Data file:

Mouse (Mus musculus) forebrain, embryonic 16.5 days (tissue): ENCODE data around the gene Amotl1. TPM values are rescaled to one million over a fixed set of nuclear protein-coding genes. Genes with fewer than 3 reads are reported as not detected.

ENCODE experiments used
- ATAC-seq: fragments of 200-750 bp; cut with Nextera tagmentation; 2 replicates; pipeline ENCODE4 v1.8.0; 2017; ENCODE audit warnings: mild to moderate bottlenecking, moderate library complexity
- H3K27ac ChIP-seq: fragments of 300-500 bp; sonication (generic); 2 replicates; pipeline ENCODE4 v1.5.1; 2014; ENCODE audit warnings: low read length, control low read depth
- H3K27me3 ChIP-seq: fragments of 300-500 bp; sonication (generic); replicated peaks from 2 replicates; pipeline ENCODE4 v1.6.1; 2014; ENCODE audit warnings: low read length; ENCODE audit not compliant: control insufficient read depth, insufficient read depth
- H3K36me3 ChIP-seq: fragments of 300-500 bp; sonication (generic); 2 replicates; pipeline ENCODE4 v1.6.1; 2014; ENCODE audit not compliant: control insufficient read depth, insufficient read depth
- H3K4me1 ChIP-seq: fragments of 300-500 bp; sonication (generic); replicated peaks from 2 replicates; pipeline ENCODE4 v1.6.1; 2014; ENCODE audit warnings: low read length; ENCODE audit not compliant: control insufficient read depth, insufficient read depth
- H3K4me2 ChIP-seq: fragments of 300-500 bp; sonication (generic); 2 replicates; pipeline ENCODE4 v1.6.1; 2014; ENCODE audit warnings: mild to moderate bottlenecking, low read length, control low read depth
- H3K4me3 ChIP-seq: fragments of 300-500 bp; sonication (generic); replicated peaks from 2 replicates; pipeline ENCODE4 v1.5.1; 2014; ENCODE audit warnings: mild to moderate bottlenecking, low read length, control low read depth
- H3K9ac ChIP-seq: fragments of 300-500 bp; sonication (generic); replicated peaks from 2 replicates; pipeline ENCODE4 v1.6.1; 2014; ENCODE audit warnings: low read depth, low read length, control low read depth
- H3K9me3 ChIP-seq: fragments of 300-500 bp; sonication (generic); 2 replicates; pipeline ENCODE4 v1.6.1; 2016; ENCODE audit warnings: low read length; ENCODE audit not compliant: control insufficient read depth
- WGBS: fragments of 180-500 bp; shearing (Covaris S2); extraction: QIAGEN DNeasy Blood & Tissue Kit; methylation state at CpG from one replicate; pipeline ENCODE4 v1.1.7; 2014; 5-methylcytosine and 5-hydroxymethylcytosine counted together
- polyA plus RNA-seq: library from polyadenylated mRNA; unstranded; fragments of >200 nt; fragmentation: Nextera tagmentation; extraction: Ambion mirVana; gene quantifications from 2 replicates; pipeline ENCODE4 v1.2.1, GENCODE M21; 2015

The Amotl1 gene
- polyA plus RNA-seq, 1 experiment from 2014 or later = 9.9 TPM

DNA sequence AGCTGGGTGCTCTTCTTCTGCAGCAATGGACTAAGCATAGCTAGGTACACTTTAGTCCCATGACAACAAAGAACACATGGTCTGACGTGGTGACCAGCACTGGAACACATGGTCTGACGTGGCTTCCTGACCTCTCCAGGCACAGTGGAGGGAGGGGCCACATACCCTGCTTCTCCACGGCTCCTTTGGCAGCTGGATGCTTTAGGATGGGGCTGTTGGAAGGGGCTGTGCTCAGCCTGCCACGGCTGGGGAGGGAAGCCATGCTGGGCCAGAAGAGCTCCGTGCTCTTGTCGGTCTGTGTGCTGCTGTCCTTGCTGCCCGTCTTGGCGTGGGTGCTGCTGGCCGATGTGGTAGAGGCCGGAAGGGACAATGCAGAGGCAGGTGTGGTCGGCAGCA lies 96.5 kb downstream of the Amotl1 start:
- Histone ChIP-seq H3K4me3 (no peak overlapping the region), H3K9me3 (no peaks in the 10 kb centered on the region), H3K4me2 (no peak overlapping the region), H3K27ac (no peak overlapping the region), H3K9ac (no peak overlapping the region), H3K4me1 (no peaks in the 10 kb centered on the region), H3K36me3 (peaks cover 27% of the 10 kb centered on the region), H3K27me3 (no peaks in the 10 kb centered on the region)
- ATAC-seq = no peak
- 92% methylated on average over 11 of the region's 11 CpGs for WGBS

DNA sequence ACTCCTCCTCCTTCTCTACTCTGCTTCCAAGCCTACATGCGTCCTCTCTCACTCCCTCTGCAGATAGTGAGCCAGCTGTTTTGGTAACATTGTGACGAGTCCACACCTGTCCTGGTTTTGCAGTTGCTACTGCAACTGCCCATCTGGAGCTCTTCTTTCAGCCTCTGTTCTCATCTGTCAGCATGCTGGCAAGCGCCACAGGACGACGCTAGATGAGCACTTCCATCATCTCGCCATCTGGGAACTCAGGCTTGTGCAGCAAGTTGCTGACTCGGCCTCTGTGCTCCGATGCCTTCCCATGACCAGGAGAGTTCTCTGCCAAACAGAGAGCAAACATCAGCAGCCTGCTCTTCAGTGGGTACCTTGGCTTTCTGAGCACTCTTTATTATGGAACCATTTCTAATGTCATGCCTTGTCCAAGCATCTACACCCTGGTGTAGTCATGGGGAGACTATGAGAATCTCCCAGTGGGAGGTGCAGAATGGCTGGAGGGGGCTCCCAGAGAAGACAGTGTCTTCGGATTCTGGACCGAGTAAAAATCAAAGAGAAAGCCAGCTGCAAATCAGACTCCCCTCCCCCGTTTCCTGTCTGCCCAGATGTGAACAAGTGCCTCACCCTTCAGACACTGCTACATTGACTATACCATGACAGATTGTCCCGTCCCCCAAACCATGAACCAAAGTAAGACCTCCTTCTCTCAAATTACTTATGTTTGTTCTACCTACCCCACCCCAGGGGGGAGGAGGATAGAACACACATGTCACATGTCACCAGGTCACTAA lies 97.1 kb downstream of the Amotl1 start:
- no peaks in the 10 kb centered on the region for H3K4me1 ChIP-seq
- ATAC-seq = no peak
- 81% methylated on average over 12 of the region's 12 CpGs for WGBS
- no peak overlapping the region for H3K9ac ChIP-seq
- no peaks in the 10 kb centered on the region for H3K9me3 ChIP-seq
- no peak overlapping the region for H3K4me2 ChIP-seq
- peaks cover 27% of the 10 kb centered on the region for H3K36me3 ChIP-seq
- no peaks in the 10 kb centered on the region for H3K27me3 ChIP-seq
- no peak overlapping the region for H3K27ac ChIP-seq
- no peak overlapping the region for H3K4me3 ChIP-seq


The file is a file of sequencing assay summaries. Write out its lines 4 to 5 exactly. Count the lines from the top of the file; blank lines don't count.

- H3K27ac ChIP-seq: fragments of 300-500 bp; sonication (generic); 2 replicates; pipeline ENCODE4 v1.5.1; 2014; ENCODE audit warnings: low read length, control low read depth
- H3K27me3 ChIP-seq: fragments of 300-500 bp; sonication (generic); replicated peaks from 2 replicates; pipeline ENCODE4 v1.6.1; 2014; ENCODE audit warnings: low read length; ENCODE audit not compliant: control insufficient read depth, insufficient read depth